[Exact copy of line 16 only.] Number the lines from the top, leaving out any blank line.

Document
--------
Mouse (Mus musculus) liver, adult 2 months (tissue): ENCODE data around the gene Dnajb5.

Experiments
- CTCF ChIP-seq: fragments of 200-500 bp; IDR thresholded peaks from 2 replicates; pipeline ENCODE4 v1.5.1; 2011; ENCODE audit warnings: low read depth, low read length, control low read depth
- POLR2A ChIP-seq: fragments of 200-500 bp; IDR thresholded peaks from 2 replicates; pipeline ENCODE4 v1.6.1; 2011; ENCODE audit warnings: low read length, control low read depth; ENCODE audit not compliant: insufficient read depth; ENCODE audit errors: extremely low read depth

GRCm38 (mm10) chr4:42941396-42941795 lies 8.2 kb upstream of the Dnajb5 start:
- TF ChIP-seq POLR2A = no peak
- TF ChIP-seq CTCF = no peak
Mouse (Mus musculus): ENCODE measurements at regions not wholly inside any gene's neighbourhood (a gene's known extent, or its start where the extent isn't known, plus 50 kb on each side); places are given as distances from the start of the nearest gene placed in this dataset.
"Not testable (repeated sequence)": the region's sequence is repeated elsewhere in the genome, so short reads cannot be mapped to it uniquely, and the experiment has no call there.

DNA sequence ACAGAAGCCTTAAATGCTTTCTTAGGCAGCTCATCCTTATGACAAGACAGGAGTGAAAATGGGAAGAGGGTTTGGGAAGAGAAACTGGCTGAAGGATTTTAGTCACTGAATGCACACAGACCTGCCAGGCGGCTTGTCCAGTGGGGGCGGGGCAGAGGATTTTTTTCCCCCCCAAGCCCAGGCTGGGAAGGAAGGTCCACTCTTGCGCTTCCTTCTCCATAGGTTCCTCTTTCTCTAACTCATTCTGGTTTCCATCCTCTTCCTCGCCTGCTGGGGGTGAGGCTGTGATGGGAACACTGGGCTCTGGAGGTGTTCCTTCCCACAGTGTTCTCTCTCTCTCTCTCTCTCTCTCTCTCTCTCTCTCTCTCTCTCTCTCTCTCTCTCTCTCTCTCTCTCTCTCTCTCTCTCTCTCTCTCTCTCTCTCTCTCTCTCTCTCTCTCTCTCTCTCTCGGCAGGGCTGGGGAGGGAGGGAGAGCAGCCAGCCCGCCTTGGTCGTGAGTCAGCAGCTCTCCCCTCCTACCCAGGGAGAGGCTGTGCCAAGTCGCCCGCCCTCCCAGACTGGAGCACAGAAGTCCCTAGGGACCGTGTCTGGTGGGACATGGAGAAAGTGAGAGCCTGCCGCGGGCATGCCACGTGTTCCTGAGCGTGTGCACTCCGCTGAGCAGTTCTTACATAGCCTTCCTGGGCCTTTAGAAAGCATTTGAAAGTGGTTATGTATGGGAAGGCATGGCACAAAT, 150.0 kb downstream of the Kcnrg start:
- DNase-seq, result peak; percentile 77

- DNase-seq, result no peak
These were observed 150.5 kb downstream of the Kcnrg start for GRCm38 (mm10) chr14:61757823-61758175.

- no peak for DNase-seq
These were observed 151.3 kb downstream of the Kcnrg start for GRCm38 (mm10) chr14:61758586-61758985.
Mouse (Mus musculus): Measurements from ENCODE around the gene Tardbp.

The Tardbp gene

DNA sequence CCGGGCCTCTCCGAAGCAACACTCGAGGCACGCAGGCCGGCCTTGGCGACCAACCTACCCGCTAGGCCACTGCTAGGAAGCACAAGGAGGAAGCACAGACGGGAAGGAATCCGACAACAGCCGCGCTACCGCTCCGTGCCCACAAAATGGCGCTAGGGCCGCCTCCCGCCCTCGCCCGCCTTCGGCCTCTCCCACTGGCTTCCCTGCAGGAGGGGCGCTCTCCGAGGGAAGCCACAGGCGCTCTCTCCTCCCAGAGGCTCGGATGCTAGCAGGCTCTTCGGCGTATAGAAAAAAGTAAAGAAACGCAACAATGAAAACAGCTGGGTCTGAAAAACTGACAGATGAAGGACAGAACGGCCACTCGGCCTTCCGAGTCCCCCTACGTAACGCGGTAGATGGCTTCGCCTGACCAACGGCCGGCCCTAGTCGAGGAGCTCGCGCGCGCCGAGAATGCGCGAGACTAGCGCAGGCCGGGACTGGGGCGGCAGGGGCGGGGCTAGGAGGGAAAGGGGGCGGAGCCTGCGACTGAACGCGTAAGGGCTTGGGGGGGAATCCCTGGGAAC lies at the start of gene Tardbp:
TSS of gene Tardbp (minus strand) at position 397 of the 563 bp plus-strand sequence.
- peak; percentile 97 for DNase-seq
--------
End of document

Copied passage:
Mouse (Mus musculus): Measurements from ENCODE around the gene Tardbp.